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biodiversity explorer

the web of life in southern Africa

Order: Coleoptera (beetles)

Life > Eukaryotes > Opisthokonta > Metazoa (animals) > Bilateria > Ecdysozoa > Panarthropoda > Tritocerebra > Arthopoda > Mandibulata > Atelocerata > Panhexapoda > Hexapoda > Insecta (insects) > Dicondyla > Pterygota > Metapterygota > Neoptera > Eumetabola > Holometabola


Beetles belong to the order Coleoptera, the largest and most diverse order, not only in the insect class, but in the entire animal kingdom. More than one third of all described animal species are beetles. Of the 370,000 described species that occur worldwide, about 18,000 occur in southern Africa.

Beetles vary in size from minute to very large (Goliathus). Beetles have hard sclerotized bodies, 3 pairs of thoracic legs (legs attached to the thorax) and mouthparts that are adapted for chewing (unlike the Hemiptera mouthparts that are adapted tubes for sucking). They usually have 2 pairs of wings. Unlike other insects where both pairs are flexible or membranous, the fore wings are modified into hardened covers called elytra. When the animal is at rest, the hind wings are folded under, and protected by, the elytra. For flight, the elytra are lifted and the hind wings unfold and flap while the elytra are held up and act a stabilisers. However, not all beetles fly. In some cases the elytra are fused, the females are wingless or the hind wings are insufficiently developed for flying.  

Beetles grow and develop through a process called metamorphosis from egg, larva, pupa to adult.


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Beetles occupy many varied and diverse niches in the natural world:

Beetles that are vulnerable and/or protected by law

Lucanidae - Colophon, Scarabaeidae - Circellium bacchus

Beetles that eat cicadas


Beetles that eat cycads


Beetles that eat detritus and carrion

Bolboceratidae, Cleridae, Dermestidae, Elateridae, Histeridae, Hydrophilidae, Lycidae, Scarabaeidae, Silphidae, Staphylinidae, Tenebrionidae, Trogidae.    

Beetles that eat dung

Bolboceratidae, Histeridae, Hydrophilidae, ScarabaeidaeStaphylinidae

Beetles that eat fruit and flowers

Scarabaeidae - Cetoniinae, Buprestidae, Curculionidae

Beetles that eat fungi

Anthribidae, Brentidae, Cupedidae, Discolomatidae, Nitidulidae  Staphylinidae

Beetles that eat leaves

Apionidae, Brachyceridae, Chrysomelidae, Curculionidae, Meloidae, Scarabaeidae - CetoniinaeScarabaeidae- Rutelinae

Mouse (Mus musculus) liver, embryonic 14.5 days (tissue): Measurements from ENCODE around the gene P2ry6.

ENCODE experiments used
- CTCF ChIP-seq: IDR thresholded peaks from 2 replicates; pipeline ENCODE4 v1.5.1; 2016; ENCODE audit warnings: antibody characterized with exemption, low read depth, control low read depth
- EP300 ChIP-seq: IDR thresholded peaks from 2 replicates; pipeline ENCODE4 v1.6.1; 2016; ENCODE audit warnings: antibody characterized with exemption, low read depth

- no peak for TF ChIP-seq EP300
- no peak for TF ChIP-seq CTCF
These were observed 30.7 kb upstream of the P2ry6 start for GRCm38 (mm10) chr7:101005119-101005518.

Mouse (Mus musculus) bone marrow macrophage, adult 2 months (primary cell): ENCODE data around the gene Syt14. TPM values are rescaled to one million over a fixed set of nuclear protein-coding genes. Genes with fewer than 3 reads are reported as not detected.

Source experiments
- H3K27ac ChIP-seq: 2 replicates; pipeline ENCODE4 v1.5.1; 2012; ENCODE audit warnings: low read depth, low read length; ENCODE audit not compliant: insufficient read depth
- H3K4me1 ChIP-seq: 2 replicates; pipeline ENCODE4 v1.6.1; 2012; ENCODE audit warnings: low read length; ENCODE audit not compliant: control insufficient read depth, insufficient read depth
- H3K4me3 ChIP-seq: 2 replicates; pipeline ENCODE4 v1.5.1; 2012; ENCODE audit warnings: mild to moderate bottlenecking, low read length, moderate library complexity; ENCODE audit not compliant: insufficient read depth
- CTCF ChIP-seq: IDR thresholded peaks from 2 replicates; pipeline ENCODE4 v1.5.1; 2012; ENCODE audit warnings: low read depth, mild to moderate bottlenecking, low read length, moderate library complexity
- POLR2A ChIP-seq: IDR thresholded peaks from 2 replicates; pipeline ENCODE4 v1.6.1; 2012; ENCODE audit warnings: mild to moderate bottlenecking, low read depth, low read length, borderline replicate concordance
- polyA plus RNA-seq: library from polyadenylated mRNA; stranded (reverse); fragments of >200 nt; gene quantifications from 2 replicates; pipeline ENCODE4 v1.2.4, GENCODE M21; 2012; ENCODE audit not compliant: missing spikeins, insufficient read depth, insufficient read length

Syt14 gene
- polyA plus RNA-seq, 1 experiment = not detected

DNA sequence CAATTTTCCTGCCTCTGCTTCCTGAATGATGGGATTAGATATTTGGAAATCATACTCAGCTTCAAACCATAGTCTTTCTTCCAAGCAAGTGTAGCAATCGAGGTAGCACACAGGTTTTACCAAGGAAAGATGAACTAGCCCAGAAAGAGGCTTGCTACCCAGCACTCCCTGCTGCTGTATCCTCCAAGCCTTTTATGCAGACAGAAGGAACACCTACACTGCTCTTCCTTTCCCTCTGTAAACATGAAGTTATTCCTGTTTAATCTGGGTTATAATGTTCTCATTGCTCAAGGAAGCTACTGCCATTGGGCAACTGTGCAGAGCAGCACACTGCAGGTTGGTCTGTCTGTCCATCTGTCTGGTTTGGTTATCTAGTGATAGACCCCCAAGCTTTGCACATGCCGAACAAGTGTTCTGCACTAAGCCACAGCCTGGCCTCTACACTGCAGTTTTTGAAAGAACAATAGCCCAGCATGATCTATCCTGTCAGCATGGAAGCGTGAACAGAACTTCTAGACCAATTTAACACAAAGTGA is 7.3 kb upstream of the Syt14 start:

Beetles that eat mites


Beetles that eat nectar

Cerambycidae, Meloidae

Beetles that eat pollen

Cerambycidae, Dermestidae, Elateridae, Meloidae, Melyridae, Nitidulidae Rhipiceridae, Scarabaeidae - Rutelinae, Staphylinidae

Beetles that eat seeds

Curculionidae, Bruchinae

Beetles that eat snails

Drilidae, Lampyridae, Silphidae

Beetles that eat your fig trees


Beetles that are predators

Anthicidae, Carabidae, Cleridae, Coccinellidae, Dytiscidae, Melyridae, Paussinae, Staphylinidae

Beetles that live in water

Aspidytidae, Dytiscidae, Gyrinidae, Hydrophilidae

Beetles that live in wood

Buprestidae, Bostrychidae, Cerambycidae, Lucanidae, Lymexylididae

Beetles that are pests

Anobiidae, Bostrychidae, Cerambycidae, Chrysomelidae, Curculionidae, Dermestidae, Elateridae

Beetles in high places 

Lucanidae - Colophon

Beetles that don't fly

Carabidae,  Cleridae, Brachyceridae, some Curculionidae, female Lampyridae, Lucanidae - Colophon, Scarabaeidae - Circellium bacchus, some Scarabaeus, Ptinidae,  most Tenebrionidae

Beetles that look like seeds

Lycidae, Curculionidae

Beetles that look like spiders


Beetles that look like flying ants or dragonflies.


Beetles that click


Beetles called flies

Fire fly - Lampyridae, Spanish Fly - Meloidae

Beetles called ladybirds


Beetles called monkeys

Scarabaeidae - Hopliini

Beetles called a Rhinoceros

Scarabaeidae - Dynastinae

Beetles called tigers


Beetles called glow worms


Beetles called jewels


Beetles that live with ants


Beetles with explosives and poisonous chemicals

Carabidae, Chrysomelidae, Meloidae, Paussinae

Beetles that provide poison for Bushman arrows


Beetles that have a long childhood


Beetles that hitch rides with bees or mimic amorous bees to find food.


Beetles that use 'aqua lungs'


Beetles that are mimicked by lizards

Carabidae - Anthiinae

Beetles that are erroneously reputed to be good for sex



Our thanks to Drs Picker, Griffiths and Weaving for permission to use their images from their Field Guide to Insects of South Africa.

Other images by H. Robertson and V. Whitehead.


  • Picker, M., Griffiths, C. & Weaving, A. 2002. Field Guide to Insects of South Africa. Struik Publishers.

  • Scholtz, C. & Holm, E. 1985. Insects of Southern Africa. Butterworths Professional Publishers (Pty) Ltd.



This beetle site was developed by Margie Cochrane
(last update: December 2007).